We can experiment informally with this process by placing something - a sliding ring, a lump of modelling clay, etc. - inside the bore of a clarinet at different places and measuring the changes in intonation; the qualitative effect of enlarging the bore at a certain point can safely be assumed to be the opposite of the effect of reducing the bore at the same place.
A typical modern French style clarinet bore can be represented schematically (with differences in bore diameter exaggerated) like this:
The effects on tuning of each region are the following:
1.The mouthpiece bore affects both the overall pitch and the balance between the top and bottom of the playing range. It is usually conical (tapering towards the top), more rarely cylindrical.
It is essential to use a mouthpiece with the correct bore size and shape for a given clarinet.A mouthpiece with a bore smaller than ideal will play sharp up to about A in the second register, then flat above that; one with an oversize bore will behave in the opposite way, flat up to the same point and sharp above.(This is rather a moot point when discussing modern equipment from major manufacturers since virtually all mouthpieces currently manufactured have essentially the same bore, within a few tenths of a millimetre at least; it is crucial to consider it, however, when dealing with historical instruments, and clarinets with now-uncommon bore sizes.)
2.The barrel bore affects the tuning of the upper part of the second register and the lower altissimo notes; these are sharpened if the barrel bore is enlarged.The size and shape- cylindrical, reverse taper, compound taper, etc.- of the barrel bore also exert a disproportionally large effect on the playing feel and resistance of the entire range of the instrument.
Current French style clarinets most often have a reverse conical shape (tapering towards the bottom) in the barrel bore.
3.The top part of the upper joint, most importantly in the region of the speaker hole, is enlarged to bring the middle twelfths into tune.This expansion is generally either conical - tapering towards the bottom, over either the top part of the joint or in some cases the entire joint - or"polycylindrical", i.e., with a cylindrical upper section larger than the main bore:
4.The lower joint has a long, gradually flaring expansion from around the Ab/Eb tone hole down to the bottom.This functions to narrow somewhat the wide twelfths at the bottom of the scale caused by the oversized and misplaced speaker tube; as we know, however, this is not completely effective (bottom F in particular is usually still uncomfortably flat on most clarinets).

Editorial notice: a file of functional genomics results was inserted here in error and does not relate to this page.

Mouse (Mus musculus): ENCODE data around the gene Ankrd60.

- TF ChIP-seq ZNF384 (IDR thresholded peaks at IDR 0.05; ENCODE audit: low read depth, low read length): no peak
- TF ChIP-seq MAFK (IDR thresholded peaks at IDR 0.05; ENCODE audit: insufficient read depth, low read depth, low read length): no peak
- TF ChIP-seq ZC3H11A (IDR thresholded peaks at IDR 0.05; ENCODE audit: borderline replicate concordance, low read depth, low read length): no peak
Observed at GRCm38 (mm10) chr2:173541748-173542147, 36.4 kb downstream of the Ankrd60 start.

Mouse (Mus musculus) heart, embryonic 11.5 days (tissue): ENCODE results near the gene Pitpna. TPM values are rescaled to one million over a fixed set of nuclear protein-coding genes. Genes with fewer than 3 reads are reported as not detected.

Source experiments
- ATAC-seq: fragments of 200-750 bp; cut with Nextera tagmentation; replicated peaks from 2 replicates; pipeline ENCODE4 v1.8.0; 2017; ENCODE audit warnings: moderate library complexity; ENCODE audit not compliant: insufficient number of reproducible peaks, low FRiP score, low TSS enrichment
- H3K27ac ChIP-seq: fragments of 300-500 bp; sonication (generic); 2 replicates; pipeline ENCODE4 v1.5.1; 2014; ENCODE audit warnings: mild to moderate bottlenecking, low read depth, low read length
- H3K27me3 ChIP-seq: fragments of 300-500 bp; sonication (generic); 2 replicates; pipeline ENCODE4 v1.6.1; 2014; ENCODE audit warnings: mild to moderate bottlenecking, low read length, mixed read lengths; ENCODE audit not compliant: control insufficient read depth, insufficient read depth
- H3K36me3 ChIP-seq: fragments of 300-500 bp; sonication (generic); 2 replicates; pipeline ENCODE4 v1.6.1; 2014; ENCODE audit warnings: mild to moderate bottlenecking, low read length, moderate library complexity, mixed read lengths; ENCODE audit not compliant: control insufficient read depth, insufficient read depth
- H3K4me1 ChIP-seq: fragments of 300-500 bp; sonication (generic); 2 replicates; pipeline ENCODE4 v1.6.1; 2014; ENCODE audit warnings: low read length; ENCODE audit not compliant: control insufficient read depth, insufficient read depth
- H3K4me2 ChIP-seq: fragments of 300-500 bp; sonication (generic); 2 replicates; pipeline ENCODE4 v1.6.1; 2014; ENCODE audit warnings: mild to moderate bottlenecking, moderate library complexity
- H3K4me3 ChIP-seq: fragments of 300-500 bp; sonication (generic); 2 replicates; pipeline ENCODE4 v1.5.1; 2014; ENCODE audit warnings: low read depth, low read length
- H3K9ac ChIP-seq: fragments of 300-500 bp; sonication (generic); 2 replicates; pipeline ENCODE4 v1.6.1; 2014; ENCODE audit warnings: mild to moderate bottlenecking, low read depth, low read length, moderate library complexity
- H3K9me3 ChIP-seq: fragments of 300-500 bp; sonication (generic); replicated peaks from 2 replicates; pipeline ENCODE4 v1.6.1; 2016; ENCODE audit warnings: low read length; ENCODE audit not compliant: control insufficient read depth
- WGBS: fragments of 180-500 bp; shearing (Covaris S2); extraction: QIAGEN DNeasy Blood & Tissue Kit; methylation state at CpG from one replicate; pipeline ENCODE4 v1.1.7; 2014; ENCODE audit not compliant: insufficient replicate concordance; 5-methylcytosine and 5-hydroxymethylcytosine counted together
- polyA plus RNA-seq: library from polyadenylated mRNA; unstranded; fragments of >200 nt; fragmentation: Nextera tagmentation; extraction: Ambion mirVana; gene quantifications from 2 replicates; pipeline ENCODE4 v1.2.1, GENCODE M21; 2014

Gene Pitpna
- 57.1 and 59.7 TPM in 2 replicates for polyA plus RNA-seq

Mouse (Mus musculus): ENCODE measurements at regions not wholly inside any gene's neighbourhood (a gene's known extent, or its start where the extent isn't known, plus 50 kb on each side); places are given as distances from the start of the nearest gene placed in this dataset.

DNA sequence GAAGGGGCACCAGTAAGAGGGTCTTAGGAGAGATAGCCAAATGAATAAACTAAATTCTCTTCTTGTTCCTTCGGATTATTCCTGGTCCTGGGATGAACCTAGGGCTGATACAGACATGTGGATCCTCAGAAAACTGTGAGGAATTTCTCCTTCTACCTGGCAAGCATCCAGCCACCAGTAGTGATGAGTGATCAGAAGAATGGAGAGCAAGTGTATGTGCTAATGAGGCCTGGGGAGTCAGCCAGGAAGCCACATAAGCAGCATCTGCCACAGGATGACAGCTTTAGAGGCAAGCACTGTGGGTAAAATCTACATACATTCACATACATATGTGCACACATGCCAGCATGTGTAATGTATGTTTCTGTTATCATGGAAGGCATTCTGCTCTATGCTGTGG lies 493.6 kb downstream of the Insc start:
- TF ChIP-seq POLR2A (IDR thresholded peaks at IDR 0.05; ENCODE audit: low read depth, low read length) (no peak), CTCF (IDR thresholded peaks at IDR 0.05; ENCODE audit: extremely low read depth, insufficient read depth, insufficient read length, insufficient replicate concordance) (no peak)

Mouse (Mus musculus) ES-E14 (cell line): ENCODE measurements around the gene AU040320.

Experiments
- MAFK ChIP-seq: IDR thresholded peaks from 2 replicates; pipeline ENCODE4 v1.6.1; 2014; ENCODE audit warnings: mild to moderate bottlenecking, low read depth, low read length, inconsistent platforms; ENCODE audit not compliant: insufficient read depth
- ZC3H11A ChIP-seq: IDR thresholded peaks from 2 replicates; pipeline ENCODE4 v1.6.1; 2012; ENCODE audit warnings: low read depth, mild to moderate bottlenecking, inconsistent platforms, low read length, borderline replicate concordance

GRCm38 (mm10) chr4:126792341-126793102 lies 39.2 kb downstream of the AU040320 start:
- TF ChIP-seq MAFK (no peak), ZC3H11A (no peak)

A point worth emphasising is that it is the difference in bore size between the central section and the speaker hole region that controls the tuning of the middle twelfths; it is not, as is often erroneously stated, the size of the bore by itself.Much misunderstanding is caused by comparing the intonation of large bore clarinets with no upper joint expansion (for example, the Boosey & Hawkes 1010) with that of small bore instruments with a large amount of upper joint expansion (most recent French style clarinets); it is really the shape, not the size, of the bore that is being compared.
In the main, the evolution of clarinet bores in recent decades has taken place by keeping the bore of the mouthpiece and the diameter of the top end of the upper joint more or less constant, and altering the bore shape by making the central bore diameter smaller.A large bore clarinet can be built to be just as well in tune as a small bore clarinet, though in practice most are not.
The bore of German clarinets has fewer departures from a cylinder than that described above.Most notably, the bottom end does not have the long flare of the French clarinet; it is cylindrical down just above the bell tenon with a sudden expansion into the bell (sometimes there is no expansion at all, merely a jump into the bell bore).Traditionally there is very little expansion in the upper joint, though in recent years there has been a movement towards conical upper joints.
The differences in tone and playing feel between French and German clarinets are caused largely by the shape of the lower joint bore.The mainly parallel bottom end leads directly to the greater clarity and tonal centre or focus of the German clarinet, especially on the lowest notes, accompanied by some loss of brilliance.(Somewhat smaller tone holes on the German clarinet also contribute to these differences.)